WASHINGTON — Republican Senator James Inhofe, a conservative crusader who has represented Oklahoma over five decades in Congress, while earning a reputation as a leading denier of climate change, said Friday that he will not finish his term and retire at the end of the year.
Two people familiar with the 87-year-old senator’s decision told The Post on the condition of anonymity to describe Inhofe’s plans ahead of an official announcement.
The New York Times first reported Inhofe’s impending retirement Thursday. Inhofe confirmed the news Friday in an interview with The Oklahoman.
‘’There has to be one day where you say, ‘All right, this is going to be it,’ ‘’ Inhofe told the newspaper.
A spokeswoman for Inhofe did not respond to requests for comment. In a sign that an announcement was imminent, Inhofe’s top Senate aide, chief of staff Luke Holland, unveiled a campaign website Friday.
‘’Luke is proud to have the endorsement of Senator Inhofe,’’ it reads. Inhofe confirmed in the Oklahoman interview that he would campaign for Holland ahead of a June 28 primary.
Under Oklahoma law, a Senate vacancy occurring before March 1 of an election year sets up a special election for November to coincide with this year’s already-scheduled midterm elections.
Should Inhofe leave office before the special election is certified, GOP Governor Kevin Stitt could appoint a temporary replacement, who under state law would be barred from running in the special election. One person familiar with Inhofe’s decision said he informed Stitt of his intention to retire in a Thursday phone call.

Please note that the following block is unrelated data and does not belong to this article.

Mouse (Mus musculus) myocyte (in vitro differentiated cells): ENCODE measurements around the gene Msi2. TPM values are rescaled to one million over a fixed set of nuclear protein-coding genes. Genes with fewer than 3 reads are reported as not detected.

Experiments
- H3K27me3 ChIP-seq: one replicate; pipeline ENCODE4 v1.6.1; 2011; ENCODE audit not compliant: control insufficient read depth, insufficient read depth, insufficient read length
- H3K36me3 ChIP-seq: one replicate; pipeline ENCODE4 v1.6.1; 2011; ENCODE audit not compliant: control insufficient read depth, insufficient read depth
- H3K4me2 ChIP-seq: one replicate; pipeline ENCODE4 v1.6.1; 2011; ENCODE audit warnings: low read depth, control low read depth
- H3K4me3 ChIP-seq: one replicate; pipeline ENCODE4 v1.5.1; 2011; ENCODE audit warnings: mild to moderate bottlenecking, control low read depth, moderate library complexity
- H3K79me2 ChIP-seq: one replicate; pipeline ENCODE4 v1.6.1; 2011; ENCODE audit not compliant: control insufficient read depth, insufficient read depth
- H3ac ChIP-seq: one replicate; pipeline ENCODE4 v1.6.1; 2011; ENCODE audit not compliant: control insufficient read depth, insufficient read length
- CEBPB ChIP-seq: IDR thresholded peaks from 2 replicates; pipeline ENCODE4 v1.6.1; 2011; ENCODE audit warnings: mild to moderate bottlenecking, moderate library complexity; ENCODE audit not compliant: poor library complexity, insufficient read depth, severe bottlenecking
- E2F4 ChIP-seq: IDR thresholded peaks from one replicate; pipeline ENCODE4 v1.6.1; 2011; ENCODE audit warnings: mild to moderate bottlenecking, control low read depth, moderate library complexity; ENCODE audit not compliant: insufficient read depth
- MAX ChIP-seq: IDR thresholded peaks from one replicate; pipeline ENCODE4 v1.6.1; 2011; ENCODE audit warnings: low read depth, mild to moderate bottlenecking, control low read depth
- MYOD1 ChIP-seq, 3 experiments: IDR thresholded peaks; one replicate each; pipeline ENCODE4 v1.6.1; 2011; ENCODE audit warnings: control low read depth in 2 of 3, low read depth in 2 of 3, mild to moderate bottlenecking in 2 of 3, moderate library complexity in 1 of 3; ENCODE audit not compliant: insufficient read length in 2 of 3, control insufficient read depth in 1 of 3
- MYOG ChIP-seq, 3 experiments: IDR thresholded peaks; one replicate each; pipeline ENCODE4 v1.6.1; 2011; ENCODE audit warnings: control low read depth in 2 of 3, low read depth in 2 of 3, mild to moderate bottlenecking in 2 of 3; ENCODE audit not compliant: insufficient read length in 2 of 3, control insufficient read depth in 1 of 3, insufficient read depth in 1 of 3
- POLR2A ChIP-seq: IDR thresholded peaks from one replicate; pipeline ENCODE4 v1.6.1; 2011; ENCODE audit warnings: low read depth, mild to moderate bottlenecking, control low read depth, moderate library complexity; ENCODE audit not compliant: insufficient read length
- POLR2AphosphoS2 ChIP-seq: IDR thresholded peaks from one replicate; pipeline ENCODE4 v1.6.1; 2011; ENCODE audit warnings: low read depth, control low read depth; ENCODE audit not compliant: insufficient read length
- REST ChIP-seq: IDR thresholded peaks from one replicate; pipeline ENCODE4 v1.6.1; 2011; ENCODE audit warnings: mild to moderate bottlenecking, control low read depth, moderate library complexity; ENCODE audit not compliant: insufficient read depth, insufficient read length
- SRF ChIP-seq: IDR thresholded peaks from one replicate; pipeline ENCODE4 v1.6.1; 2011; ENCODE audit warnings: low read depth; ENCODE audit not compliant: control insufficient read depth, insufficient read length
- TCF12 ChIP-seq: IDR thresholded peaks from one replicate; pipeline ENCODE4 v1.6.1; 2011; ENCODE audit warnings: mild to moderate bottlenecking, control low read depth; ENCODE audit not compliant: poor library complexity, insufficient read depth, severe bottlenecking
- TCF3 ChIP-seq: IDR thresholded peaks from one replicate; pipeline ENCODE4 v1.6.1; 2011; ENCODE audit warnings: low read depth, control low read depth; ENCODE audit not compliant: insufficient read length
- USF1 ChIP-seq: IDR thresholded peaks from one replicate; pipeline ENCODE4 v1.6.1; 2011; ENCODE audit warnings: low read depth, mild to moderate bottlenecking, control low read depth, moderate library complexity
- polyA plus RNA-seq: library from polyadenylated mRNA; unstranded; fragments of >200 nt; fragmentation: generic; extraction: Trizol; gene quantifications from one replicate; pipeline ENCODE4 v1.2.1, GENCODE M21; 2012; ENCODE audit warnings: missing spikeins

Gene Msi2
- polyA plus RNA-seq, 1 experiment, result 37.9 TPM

Inhofe, who won reelection with 63 percent of the vote in 2020, had previously signaled his current six-year term would be his last. But he has indicated to allies in recent months that he has been considering an early retirement because of his wife’s declining health.
Inhofe’s seat would be heavily favored to stay in Republican hands. No Democrat has won major statewide office since 2006, and Donald Trump carried the state with 65 percent of the vote in 2020.
Manhattan DA appoints new leader of Trump investigation
NEW YORK — Manhattan District Attorney Alvin Bragg has asked his investigations chief to oversee the ongoing probe into former president Donald Trump and his business practices, a day after the abrupt resignations of two veteran attorneys who had been leading the case.
Susan Hoffinger, also an experienced litigator and recent addition to Bragg’s executive team, will captain what has been described as a squad of about 25 lawyers, paralegals, and analysts. Over more than three years, the group has pored through millions of records relating to Trump and operations at the Trump Organization, his family-run company, focusing most recently on whether assets were illegally overvalued to secure better terms on loans and insurance rates, and undervalued to get tax breaks.
Bragg’s announcement Thursday follows the dramatic departure of Carey Dunne and Mark Pomerantz, whose resignations signaled a marked shift in the probe. Multiple people with knowledge of the matter said Dunne and Pomerantz felt Bragg, who took office Jan. 1, was not interested in pursuing a case against Trump and had not given them direction on how to proceed.
Bragg’s office has said the case, which he inherited from his predecessor, Cyrus R. Vance Jr., is proceeding. On Thursday, his spokesperson said it was “not true” that Bragg was unconcerned with advancing the matter.
“As we said yesterday, the investigation remains ongoing,” said Bragg spokeswoman Danielle Filson, adding that Hoffinger “will lead the strong team that is in place.”
House optimistic about approval of reparations commission